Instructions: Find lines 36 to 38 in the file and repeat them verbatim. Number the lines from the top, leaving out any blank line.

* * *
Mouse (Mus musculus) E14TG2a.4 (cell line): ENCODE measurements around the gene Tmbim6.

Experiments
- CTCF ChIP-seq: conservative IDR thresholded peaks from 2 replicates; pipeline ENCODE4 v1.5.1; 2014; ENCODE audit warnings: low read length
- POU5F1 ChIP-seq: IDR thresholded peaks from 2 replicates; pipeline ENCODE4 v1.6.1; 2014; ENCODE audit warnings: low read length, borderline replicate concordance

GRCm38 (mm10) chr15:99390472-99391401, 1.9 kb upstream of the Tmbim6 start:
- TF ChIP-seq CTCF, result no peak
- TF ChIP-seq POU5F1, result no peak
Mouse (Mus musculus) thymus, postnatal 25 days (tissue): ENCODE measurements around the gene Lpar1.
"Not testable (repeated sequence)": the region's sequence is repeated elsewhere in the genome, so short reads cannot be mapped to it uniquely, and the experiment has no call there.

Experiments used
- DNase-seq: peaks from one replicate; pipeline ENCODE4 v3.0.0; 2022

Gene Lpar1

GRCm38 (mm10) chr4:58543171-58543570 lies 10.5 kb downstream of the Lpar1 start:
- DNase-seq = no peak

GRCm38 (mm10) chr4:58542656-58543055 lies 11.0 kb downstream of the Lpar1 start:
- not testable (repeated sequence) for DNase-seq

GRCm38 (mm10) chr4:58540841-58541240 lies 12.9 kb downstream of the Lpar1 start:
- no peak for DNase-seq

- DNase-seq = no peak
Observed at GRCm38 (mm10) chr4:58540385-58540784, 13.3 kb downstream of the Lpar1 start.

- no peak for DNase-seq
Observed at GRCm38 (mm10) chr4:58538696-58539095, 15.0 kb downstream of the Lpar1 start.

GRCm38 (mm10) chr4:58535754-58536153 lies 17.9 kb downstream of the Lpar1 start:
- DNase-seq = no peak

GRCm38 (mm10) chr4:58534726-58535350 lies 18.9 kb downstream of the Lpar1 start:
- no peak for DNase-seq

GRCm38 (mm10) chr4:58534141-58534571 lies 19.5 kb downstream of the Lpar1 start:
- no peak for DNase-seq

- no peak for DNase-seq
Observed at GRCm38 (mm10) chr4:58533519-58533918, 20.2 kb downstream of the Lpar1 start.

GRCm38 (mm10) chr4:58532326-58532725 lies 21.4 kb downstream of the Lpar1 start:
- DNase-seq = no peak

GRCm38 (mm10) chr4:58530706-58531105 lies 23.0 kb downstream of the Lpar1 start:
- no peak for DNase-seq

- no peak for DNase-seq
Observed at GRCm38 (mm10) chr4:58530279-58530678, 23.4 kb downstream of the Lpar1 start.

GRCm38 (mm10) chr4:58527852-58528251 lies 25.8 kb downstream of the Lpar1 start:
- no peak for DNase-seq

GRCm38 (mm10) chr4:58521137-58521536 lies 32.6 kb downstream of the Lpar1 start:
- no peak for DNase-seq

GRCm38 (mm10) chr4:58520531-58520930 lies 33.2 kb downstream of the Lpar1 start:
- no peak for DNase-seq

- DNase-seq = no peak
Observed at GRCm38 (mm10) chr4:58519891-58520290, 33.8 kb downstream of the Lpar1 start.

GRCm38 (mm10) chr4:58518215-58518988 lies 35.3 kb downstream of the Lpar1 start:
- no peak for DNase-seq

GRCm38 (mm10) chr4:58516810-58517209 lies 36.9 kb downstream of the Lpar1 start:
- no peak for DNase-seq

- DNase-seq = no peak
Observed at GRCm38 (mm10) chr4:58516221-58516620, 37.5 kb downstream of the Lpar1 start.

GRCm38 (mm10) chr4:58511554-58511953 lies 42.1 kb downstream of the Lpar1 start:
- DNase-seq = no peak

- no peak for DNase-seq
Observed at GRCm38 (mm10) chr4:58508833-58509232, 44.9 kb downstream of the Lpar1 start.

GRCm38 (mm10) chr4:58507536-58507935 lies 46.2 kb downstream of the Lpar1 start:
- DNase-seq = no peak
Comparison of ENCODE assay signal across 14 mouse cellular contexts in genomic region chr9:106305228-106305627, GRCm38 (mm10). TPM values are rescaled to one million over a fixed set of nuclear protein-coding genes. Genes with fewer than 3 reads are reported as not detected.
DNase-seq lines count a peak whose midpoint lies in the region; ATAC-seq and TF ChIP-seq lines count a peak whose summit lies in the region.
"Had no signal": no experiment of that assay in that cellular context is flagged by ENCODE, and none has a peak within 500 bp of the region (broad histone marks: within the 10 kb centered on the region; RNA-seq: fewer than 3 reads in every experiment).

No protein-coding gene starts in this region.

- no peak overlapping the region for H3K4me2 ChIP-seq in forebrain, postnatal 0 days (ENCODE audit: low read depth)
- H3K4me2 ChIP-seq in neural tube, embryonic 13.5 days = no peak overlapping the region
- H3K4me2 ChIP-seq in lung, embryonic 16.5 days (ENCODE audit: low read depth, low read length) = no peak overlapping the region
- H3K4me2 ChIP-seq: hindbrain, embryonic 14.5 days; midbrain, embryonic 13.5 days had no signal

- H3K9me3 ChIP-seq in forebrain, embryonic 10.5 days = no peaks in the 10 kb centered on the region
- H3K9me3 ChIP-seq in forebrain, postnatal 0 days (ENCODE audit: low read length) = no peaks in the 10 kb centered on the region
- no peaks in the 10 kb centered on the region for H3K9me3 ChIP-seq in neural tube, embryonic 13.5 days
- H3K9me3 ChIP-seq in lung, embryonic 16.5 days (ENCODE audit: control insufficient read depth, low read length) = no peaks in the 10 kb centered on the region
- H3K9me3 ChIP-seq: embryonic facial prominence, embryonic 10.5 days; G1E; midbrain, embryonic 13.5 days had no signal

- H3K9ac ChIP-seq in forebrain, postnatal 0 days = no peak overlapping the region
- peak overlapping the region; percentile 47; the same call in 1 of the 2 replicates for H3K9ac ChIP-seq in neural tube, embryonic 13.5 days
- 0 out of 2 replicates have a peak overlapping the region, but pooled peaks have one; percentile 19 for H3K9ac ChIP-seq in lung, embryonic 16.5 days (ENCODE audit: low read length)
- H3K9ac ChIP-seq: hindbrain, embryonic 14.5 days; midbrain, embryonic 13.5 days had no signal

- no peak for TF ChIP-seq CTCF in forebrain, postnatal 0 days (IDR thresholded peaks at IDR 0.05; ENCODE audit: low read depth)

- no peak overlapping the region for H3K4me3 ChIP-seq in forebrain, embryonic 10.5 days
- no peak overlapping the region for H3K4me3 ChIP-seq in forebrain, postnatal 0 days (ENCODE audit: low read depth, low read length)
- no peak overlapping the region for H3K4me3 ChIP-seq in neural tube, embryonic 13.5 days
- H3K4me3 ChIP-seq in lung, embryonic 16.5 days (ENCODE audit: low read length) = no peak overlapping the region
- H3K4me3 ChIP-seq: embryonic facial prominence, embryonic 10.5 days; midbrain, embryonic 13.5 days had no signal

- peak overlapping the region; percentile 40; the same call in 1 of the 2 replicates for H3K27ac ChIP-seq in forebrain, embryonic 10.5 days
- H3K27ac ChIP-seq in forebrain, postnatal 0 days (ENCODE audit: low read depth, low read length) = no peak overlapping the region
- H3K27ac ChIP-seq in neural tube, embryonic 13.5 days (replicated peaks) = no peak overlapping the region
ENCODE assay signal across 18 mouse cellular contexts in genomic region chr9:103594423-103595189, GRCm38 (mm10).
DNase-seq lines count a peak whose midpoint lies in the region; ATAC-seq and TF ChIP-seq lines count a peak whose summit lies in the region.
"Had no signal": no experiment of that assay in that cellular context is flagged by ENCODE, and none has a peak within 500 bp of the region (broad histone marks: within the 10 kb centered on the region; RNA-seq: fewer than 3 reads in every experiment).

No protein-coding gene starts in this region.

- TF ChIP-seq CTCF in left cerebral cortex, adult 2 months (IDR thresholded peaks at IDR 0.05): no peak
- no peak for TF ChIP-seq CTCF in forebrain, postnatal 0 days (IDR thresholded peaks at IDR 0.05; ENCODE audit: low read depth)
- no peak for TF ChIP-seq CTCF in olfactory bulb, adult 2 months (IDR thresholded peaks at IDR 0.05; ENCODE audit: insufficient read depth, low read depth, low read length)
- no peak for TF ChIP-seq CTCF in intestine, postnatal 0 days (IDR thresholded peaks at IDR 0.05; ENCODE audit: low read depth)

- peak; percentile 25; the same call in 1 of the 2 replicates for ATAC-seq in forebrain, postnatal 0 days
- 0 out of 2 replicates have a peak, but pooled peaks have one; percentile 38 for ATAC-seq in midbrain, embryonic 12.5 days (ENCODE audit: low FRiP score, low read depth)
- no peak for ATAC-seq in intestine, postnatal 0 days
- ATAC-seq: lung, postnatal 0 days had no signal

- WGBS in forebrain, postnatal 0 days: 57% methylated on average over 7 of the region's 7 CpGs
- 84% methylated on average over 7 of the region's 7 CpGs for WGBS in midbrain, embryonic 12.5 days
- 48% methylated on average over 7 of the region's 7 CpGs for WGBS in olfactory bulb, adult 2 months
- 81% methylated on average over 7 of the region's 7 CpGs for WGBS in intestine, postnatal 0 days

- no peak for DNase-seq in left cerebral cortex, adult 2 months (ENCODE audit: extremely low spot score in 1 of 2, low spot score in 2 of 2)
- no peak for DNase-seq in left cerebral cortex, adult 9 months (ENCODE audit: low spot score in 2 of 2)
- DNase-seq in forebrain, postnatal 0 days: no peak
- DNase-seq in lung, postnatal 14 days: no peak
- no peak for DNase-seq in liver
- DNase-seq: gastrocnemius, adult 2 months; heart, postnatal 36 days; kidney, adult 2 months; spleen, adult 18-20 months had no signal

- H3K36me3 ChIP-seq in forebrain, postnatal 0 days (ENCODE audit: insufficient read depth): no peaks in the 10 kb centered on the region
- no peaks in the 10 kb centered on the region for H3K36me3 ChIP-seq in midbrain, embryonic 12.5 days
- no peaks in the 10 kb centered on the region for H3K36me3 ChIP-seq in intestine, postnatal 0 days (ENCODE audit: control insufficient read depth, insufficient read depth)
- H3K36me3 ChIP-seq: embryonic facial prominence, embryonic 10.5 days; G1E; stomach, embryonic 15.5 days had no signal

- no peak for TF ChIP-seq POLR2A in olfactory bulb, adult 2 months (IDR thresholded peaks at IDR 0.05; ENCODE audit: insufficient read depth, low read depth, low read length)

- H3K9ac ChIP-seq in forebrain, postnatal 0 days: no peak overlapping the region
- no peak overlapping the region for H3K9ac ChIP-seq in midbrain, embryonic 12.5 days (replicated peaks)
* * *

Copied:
Observed at GRCm38 (mm10) chr4:58530279-58530678, 23.4 kb downstream of the Lpar1 start.

GRCm38 (mm10) chr4:58527852-58528251 lies 25.8 kb downstream of the Lpar1 start:
- no peak for DNase-seq